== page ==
For years, Hosni Mubarak and other Arab leaders relied on a straightforward mantra: "It's me or the Islamists." American presidents and other Western leaders shuddered at the word "Islamists" and embraced their thuggish allies. What could be worse than Islamists?
U.S. public diplomacy followed that pattern. Over the years, there was some splendid rhetoric from Condoleezza Rice, Barack Obama and a few others, but the "public" at which public diplomacy was aimed was always carefully limited to exclude the Islamist community.
Now that the events of 2011 have turned Arab politics upside down, U.S. policymakers are facing what they hate most: irrelevance. Those who were so long ignored by American public diplomacy are finally gaining power, as evidenced by the successes of the Ennahda Party in Tunisia, which won 40 percent of the vote in that country's first free elections, and the Freedom and Justice Party, organized by the Muslim Brotherhood, in Egypt which will be the dominant force in Egypt's new parliament. In Morocco, Libya, and elsewhere, once marginalized Islamists also find themselves in the mainstream.
Those designing U.S. public diplomacy must quickly recalibrate their work to better reach the newly empowered and assertive mass publics. Senate Foreign Relations Committee chair John Kerry got it right when he recently met with leaders of Egypt's Muslim Brotherhood and said, "You're certainly going to have to figure out how to deal with democratic governments that don't espouse every policy or value you have." He added, "The United States needs to deal with the new reality."
Finally, some common sense. For the United States to refuse to work with Islamists would mean having no clout within the transformed Arab world. The diplomatic imperative is clear: accept the results of democratic elections and build new relationships.
Those in the policy community who continue to flirt with the Egyptian military and other remnants of the ancient regime cling to the idea that money will prevail over all else -- that U.S. aid will prove so alluring that Arab states will conform to American interests as they have done in the past. That outlook fails to account for Qatar and some other Gulf states, which are displacing Saudi Arabia as the region's go-to sources for economic support. Qatar proved it was ready to step up when it provided substantial financial and technical assistance to Libya's rebels, and with its vast resources it could replace funding from Western sources not sympathetic to the new political trends in the Middle East.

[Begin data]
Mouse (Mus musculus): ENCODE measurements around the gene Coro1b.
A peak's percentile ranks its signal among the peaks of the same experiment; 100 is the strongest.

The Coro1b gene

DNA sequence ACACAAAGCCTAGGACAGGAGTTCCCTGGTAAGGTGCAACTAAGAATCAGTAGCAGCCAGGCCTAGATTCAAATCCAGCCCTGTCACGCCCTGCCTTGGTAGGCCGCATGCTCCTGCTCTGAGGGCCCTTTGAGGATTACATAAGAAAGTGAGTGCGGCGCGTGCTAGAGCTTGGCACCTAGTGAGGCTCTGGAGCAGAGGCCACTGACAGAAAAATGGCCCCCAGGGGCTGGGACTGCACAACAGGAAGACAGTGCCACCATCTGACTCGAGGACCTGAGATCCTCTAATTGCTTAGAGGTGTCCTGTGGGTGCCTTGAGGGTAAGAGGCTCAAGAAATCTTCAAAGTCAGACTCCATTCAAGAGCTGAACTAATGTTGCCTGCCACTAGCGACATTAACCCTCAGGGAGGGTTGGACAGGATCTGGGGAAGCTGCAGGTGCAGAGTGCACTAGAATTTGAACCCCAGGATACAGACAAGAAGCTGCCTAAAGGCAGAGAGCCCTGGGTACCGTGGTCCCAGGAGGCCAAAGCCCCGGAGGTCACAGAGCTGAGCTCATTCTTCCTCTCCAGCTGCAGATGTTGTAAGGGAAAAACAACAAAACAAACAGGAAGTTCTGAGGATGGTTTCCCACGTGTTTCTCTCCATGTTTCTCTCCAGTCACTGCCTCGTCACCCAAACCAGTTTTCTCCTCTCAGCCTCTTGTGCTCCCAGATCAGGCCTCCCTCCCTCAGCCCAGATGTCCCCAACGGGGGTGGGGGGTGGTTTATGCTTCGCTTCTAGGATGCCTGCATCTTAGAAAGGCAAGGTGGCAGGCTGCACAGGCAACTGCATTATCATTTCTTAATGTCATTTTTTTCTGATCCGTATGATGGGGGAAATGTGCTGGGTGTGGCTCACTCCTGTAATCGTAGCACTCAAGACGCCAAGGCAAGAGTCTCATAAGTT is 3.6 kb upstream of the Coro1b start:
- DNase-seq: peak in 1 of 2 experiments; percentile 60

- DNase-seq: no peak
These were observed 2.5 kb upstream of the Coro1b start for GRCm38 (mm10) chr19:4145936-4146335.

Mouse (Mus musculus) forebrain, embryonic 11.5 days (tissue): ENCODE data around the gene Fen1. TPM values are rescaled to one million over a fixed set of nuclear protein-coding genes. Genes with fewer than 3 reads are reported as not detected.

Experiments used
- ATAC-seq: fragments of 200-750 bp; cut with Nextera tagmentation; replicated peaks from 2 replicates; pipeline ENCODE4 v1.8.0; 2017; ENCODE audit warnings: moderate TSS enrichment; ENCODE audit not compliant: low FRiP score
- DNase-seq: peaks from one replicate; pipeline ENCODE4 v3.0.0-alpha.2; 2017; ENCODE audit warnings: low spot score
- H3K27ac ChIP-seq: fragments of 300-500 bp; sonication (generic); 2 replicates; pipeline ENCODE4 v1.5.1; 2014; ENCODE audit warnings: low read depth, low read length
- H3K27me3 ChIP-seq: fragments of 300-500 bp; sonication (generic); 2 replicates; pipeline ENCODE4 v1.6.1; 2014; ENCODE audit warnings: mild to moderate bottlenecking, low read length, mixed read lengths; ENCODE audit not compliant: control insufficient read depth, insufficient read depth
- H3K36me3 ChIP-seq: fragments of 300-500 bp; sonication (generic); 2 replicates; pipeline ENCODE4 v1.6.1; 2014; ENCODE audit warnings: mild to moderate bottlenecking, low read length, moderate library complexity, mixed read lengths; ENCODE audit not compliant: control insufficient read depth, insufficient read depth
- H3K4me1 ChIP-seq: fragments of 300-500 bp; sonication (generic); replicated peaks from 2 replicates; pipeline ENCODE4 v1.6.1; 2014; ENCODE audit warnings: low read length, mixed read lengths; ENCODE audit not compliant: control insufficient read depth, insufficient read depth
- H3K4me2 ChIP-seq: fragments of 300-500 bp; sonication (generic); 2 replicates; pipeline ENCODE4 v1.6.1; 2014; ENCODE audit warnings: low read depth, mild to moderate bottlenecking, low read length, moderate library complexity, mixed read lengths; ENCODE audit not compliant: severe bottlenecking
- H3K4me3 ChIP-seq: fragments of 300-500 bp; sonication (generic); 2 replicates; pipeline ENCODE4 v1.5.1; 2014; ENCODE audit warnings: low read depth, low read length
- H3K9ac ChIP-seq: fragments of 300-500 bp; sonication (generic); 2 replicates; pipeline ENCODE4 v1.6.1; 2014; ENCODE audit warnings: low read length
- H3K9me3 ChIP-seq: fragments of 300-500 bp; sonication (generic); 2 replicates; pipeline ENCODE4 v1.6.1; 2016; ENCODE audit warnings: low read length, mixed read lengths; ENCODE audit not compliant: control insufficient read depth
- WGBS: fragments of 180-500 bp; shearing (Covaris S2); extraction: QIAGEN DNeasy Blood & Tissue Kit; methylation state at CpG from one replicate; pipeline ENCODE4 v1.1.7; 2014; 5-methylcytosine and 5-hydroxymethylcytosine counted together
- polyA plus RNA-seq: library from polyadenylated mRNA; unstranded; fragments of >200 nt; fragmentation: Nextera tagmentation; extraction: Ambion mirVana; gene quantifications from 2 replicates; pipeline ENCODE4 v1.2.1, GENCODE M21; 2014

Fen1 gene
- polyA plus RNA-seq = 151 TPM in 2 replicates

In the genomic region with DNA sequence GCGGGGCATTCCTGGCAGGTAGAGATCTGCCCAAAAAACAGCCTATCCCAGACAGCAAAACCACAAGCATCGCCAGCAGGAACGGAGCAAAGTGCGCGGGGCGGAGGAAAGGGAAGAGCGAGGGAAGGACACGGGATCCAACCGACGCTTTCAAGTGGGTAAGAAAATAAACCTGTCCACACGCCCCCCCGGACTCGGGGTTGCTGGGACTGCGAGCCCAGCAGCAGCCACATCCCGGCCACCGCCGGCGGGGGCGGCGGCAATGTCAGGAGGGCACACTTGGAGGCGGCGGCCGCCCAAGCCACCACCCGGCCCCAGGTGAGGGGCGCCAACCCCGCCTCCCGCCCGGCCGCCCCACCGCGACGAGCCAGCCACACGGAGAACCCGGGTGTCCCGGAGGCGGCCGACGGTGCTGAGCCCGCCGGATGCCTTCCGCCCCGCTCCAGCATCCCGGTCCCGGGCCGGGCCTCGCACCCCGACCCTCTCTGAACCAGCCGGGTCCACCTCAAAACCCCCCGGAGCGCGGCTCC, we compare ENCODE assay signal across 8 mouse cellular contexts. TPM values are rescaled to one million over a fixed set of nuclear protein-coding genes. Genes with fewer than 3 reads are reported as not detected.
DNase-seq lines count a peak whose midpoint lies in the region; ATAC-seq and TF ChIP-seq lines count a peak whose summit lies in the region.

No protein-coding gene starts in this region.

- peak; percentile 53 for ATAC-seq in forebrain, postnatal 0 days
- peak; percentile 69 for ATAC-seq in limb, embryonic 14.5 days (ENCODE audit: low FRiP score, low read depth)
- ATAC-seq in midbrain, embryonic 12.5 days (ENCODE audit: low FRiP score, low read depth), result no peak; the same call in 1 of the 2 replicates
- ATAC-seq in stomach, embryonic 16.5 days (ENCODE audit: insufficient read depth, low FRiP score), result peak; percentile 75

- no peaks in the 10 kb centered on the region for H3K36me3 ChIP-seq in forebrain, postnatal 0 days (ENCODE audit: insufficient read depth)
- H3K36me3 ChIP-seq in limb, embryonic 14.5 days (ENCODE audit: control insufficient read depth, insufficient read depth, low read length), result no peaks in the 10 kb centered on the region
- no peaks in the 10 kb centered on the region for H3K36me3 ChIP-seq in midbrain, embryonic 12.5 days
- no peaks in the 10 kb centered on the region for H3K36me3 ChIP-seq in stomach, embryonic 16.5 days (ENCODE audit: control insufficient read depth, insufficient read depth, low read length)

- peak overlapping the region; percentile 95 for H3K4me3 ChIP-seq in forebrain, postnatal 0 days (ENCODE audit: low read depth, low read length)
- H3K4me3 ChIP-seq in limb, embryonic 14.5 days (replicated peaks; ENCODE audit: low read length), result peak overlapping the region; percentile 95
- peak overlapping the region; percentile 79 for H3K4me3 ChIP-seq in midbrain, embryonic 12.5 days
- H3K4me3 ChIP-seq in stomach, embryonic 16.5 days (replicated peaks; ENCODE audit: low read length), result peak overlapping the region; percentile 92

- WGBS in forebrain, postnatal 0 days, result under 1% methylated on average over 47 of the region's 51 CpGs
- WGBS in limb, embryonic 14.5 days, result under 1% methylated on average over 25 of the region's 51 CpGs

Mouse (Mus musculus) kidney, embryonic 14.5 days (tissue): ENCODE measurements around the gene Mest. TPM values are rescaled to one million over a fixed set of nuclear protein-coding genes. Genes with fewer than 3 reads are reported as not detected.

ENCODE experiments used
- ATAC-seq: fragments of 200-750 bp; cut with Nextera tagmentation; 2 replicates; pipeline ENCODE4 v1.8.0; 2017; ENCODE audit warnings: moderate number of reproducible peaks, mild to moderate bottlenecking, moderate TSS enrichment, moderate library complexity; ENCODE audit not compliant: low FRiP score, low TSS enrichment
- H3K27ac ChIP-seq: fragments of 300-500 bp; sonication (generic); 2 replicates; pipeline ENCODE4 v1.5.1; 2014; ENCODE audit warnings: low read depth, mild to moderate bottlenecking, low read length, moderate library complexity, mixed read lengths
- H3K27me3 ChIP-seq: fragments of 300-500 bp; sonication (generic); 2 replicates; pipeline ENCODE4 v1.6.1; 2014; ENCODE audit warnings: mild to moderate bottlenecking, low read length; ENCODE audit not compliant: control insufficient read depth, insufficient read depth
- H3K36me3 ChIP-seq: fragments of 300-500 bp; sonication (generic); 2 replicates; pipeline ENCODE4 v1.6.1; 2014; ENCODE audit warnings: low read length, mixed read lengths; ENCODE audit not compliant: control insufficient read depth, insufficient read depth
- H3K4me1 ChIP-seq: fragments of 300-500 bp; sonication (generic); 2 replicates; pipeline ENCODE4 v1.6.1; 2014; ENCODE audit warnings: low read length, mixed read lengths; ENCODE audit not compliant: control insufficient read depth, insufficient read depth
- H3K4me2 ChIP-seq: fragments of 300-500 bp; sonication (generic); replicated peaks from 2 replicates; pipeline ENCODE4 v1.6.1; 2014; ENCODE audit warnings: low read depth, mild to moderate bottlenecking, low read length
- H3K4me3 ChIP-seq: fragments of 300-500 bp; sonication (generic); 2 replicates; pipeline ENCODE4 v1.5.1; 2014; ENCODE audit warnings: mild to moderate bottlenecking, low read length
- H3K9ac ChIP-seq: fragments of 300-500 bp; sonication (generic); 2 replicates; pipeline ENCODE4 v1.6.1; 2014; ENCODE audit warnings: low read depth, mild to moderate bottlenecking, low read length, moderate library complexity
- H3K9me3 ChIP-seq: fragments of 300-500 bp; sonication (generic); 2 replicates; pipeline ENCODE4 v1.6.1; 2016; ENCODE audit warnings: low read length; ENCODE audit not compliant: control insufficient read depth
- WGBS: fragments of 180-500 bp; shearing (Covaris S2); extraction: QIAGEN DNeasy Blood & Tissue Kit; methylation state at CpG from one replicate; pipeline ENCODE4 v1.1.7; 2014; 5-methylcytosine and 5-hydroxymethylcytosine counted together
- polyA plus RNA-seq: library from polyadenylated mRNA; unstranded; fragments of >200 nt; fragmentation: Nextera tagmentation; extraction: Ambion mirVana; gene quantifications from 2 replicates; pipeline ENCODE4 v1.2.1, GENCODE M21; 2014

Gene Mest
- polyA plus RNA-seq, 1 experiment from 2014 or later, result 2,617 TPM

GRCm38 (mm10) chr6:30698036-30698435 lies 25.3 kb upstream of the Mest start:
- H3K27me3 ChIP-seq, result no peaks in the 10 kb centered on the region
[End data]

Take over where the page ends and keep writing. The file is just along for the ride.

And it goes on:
U.S. public diplomacy has come a long way since the months after the 2001 attacks. The earliest public diplomacy efforts depicted Muslims in America as being blissfully happy, which was irrelevant to Muslims elsewhere in the world. Focus gradually shifted to more useful projects, such as helping Arab entrepreneurs reshape their countries' antiquated economies. The next step, given the rise of Islamist political power, will be to better incorporate a respectful understanding of Islam in the design of public diplomacy programs.
This can be a difficult business, particularly because the "Islamists" finding political success in Egypt and elsewhere range from younger members of the Muslim Brotherhood who see the value of developing a broad popular base, including women, to the hard-core Salafis whose literalist approach to the Quran would lead to a restrictive political sphere in which women and those not in line with their standards would be excluded.
A key element of U.S. public diplomacy is the reflection of American political values in outreach efforts. These values are not antithetical to the tenets of Islam, and so that is where public diplomacy programs should focus. Those designing cultural, educational, and business-related ventures should themselves be familiar with the Quran and other elements of Islam and should involve clerical and lay Muslims in the project creation process. This will help avoid the accidental cultural clashes that can be interpreted as purposeful assertion of anti-Islamic policy.
Former Secretary of State Madeleine Albright has suggested that U.S. embassies include a religion diplomacy officer whose expertise would include the ability to navigate these difficult routes toward policy development. Embassies in the Arab world would be the perfect places to try out this idea.
The Islamists who were once viewed as adversaries by American policymakers are now in the mainstream of Arab politics. In Egypt and other Arab states, their efforts are helping to stabilize emerging democracies. U.S. public diplomacy needs to catch up with this new reality.